In 1929, Louis and Margarete (Maggie) moved back into the Family Homestead and lived with Mary until her death on March 8, 1933. She died of acute cholecystilis. After the death of Mary Frey, Margarete (Maggie) and Louis Benignus inherited 100 acres of land which included the Family Homestead as their share of the estate which they lived on and farmed.

On Feb. 17, 1936, a second daughter, Betty Jean was born and a second son, Douglas Marvin (Joe) was born on June 25, 1943. Nov. 21, 1949, Ruby Marie married Edgar B. (Andy) Anderson.

Louis, Margarete (Maggie), lrven (Sam), Betty and Douglas (Joe) continued to live in the Family Homestead until 1950 when they moved to Cypress, Texas for a period of ten years at which time they lived on the Harold Longenbaugh place and farmed rice. During this ten years, the Family Homestead was rented to Mrs. Kostak, the McDonalds and the Ben Frey's. Oct. 14, 1955, Irven Clinton (Sam) married Marjorie Motley. Some repairs were made to the Homestead in 1956 by Connie Marshall of Houston, Texas. In 1960 repairs were made by Boettcher Lumber Company, Waller, Texas at which time the Benignus family moved back to the Family Homestead. Betty and Douglas (Joe) lived with their parents at this time.

September 1961, hurricane Carla damaged the house considerably, blowing down many trees and some outbuildings. Many hours and days were spent cleaning and fixing the damages.

July 10, 1962 the family was sadden with the death of Louis Benignus who died at 2:05 PM in his bed while asleep from cardiac arrest. He is buried at Memorial Oaks Cemetery, Houston, Texas. Several weeks later a tornado struck. However; it only did minor damage to the Homestead.

As time marched on Douglas Marvin (Joe) married Janette Biesert on May 8, 1965. Margarete (Maggie) and Betty continued to live in the Family Homestead. June 5, 1971, Betty married Stanley Rheman leaving Margarete (Maggie) to live by herself in the Homestead.

As a Christmas gift to their Mother in December 1973, her children had the wallpaper replaced by paneling, new drapes hung and shelves built in the closets in two rooms of the Homestead.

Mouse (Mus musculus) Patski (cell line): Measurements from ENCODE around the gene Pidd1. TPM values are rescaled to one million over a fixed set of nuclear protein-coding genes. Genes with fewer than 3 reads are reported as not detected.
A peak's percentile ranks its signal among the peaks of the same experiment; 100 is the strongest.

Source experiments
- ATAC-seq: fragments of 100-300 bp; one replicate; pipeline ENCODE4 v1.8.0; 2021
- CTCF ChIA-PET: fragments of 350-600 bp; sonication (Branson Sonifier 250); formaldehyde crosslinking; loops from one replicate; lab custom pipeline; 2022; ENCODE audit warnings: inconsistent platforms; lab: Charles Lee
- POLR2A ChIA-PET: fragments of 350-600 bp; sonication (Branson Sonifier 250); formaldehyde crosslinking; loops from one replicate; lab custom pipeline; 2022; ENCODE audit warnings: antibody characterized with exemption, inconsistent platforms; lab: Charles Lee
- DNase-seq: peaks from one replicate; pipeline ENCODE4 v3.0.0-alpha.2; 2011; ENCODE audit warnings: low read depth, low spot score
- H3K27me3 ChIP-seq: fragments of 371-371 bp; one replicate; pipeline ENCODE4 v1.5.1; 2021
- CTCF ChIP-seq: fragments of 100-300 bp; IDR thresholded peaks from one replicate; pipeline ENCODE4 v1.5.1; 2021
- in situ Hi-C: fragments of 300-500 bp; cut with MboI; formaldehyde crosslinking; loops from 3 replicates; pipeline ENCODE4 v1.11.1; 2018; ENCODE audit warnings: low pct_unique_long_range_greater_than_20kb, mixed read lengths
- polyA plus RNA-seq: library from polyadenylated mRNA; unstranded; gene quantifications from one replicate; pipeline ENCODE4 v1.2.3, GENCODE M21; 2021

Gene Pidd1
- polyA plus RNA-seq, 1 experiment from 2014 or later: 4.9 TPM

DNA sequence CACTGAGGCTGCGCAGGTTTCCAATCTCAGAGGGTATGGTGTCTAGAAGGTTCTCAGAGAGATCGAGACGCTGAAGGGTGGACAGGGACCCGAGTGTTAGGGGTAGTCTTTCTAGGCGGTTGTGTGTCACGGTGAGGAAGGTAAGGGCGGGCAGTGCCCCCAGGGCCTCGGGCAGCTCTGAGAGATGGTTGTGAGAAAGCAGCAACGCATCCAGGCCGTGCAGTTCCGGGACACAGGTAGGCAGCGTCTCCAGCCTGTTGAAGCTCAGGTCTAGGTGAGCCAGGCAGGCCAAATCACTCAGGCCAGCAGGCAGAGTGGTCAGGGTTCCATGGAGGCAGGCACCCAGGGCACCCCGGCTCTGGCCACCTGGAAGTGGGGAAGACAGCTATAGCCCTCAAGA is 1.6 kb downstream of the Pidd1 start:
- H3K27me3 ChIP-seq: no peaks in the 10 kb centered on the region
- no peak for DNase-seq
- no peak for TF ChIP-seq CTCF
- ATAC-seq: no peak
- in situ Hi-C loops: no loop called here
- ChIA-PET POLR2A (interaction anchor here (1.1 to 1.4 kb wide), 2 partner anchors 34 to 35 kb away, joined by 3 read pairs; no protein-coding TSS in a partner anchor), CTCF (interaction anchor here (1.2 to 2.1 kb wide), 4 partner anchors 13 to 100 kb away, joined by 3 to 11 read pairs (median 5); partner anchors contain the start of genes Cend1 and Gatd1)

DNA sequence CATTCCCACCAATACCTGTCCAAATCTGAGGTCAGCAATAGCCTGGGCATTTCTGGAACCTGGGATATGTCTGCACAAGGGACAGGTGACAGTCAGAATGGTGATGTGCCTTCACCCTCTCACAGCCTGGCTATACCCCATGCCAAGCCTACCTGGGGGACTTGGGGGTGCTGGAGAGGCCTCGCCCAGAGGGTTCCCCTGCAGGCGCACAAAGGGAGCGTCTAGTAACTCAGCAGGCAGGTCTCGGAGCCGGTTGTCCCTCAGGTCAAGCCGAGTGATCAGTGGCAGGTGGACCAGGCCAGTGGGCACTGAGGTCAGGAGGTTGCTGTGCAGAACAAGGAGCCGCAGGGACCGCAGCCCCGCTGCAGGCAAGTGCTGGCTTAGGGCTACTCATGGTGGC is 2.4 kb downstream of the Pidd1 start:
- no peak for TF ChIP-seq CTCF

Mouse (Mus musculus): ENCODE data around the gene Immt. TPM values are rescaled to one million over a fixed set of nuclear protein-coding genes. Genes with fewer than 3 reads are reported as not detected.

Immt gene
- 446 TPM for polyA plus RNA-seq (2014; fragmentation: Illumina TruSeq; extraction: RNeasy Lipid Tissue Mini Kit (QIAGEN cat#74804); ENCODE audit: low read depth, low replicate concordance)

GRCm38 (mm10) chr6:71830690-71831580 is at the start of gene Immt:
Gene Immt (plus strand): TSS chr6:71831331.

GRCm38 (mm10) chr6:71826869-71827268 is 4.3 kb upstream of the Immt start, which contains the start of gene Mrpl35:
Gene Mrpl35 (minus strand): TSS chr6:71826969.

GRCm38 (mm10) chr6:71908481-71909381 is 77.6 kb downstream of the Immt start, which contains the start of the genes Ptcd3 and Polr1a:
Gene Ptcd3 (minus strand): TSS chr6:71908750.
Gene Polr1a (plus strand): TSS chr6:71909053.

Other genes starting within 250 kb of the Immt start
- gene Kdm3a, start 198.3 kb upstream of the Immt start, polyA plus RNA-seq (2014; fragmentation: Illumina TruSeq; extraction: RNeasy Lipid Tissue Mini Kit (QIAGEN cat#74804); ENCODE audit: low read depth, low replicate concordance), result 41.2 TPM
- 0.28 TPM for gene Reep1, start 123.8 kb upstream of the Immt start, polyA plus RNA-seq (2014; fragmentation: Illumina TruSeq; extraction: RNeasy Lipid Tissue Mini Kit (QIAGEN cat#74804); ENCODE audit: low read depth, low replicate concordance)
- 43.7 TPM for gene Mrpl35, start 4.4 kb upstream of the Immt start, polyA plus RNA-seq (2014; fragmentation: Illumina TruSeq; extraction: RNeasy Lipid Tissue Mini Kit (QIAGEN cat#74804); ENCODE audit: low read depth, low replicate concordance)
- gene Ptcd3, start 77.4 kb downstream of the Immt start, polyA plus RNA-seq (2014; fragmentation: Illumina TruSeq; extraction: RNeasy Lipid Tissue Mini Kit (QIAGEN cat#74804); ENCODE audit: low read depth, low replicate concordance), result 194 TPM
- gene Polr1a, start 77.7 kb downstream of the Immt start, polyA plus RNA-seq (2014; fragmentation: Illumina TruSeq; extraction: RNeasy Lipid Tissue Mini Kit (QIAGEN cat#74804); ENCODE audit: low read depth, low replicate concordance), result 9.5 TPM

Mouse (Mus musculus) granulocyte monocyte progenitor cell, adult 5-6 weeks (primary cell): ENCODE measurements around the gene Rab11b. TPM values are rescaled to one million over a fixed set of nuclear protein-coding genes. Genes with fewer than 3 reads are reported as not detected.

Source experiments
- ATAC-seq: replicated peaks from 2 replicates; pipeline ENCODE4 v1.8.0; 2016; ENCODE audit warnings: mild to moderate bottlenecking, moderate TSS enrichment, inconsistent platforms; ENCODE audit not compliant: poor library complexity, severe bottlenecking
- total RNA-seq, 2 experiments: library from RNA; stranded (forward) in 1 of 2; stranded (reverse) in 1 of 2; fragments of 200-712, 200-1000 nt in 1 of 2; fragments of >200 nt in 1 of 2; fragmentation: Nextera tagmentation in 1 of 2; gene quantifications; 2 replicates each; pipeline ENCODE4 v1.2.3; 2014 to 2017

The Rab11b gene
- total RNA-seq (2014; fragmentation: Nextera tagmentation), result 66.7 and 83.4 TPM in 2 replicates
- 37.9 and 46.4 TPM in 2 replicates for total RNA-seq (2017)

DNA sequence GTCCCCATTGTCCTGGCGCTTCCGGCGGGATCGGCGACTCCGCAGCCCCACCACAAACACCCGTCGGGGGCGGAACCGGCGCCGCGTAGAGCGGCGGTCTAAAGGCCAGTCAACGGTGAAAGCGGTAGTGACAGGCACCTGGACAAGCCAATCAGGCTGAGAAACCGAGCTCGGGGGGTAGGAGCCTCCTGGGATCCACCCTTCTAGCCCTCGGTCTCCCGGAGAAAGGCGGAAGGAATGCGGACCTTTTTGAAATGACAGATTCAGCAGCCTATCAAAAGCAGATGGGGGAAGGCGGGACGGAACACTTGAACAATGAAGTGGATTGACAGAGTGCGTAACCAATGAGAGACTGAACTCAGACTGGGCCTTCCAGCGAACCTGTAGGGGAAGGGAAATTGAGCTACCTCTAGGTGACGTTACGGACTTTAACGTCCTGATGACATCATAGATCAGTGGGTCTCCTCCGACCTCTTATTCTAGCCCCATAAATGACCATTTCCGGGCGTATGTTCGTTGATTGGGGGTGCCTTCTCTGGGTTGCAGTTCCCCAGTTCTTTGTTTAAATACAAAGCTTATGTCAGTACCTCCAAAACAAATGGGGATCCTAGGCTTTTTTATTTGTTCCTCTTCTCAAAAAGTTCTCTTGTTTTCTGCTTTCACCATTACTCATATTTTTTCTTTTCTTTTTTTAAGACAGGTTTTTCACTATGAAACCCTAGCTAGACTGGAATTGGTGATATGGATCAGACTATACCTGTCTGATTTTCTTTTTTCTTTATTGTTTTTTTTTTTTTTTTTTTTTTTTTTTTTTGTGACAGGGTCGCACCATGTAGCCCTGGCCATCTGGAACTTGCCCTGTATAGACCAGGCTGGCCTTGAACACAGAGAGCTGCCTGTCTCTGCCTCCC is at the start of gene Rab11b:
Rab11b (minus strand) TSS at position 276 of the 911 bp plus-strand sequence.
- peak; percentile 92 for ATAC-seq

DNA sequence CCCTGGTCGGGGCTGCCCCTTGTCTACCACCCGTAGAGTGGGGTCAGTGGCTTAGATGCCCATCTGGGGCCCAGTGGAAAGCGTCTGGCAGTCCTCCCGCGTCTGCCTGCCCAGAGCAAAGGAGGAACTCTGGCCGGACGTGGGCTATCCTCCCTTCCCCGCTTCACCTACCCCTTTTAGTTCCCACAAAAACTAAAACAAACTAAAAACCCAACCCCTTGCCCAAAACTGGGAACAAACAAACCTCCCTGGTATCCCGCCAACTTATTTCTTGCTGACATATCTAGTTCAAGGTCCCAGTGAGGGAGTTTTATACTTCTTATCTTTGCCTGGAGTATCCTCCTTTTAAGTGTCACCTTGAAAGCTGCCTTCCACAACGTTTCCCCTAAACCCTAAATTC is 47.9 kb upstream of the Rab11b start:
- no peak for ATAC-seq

Julia Schmidt, Margarete (Maggie) Benignus and Ruth Karisch Connett took the Big Bend Mini-Tour with Lone Star Travel, Houston, Texas, on October 26 thru 30, 1977. On the morning of October 30, 1977, the tour was headed homeward. Margarete (Maggie) became ill. When the tour stopped in San Antonio, Ruth and Julia called Margarete (Maggie's) daughter, Betty that lived in Columbus, Texas and suggested that she meet the bus in Columbus and get her Mother due to her illness. That night Betty took her Mother to the hospital in Brenham, Texas. She suffered a stroke leaving her left side paralyzed. She was unable to return to the Homestead. Nov. 1977, she was moved to a Convalescent Home in Columbus, Texas. She died March 28, 1981 in the Columbus Community Hospital at 4:30 AM from a diabetic coma.

After her death, Betty Benignus Rheman inherited 25 acres of land which included the Homestead. Four rooms were sheetrocked [sic] in 1982 and minor repairs were made to the barn and smoke house. June 1983, she purchased 25 acres of land from her brother, Douglas Marvin (Joe) that connected to her property. Today the Family Homestead stands on its original location, along with the barn, smoke house and one cement watering trough.

The Frey-Benignus Homestead was listed as one of the nine Historic Homes in the Texas Sesquicentennial Homes Tour sponsored by the Waller County Historical Commission and Society in 1986. The family has been accepted into the Texas Department of Agriculture's Family Land Heritage program for 1989. This Family Land Heritage Program is designed to honor those farms and ranches which have been in continuous agricultural production at the hands of one family for 100 years or more. Betty Benignus Rheman currently owns and maintains the Family Homestead and 50 acres of the original 320 acres purchased in 1889. Texas State Genealogical Society "Gone to Texas Pioneer Certificate" for those whose ancestors were in Texas prior to 1886 has currently been applied for.

I beleive [sic], therefore, that the Frey-Benignus Homestead as it marks its 100th birthday this year if worthy of a historical marker because of its growth and development, the family has kept alive the German-Swiss-American culture in the area.

Dated Oct. 23, 1989"

The original marker application also includes some old pictures of the homestead in question: Page 21, Page 19, Page 23, Page 25.
Marker Number: 9384

Marker Text:
Swiss immigrant John Frey (1857-1925) and his German-born wife Mary (1862-1933) moved to Waller County in late 1889. They built a small two-room house, a barn, and smokehouse, and began a family farm. The couple eventually had fifteen children and added rooms to their home as their family grew. Now standing as an excellent example of a late 19th-century farmhouse, the house features fine milled wood details. Following the deaths of John and Mary Frey, the house became the property of their daughter, Margarete, and her husband Louis Benignus. Recorded Texas Historic Landmark - 1990

Visit Instructions:
Please include a picture in your log. You and your GPS receiver do not need to be in the picture. We encourage additional information about your visit (comments about the surrounding area, how you ended up near the marker, etc.) in the log.
Search for... Google Map
Google Maps
Bing Maps
Nearest Waymarks
Nearest Texas Historical Markers
Nearest Geocaches
Nearest Benchmarks
Create a scavenger hunt using this waymark as the center point
Recent Visits/Logs:
Date Logged Log  
Raven visited Frey-Benignus House 1/30/2015 Raven visited it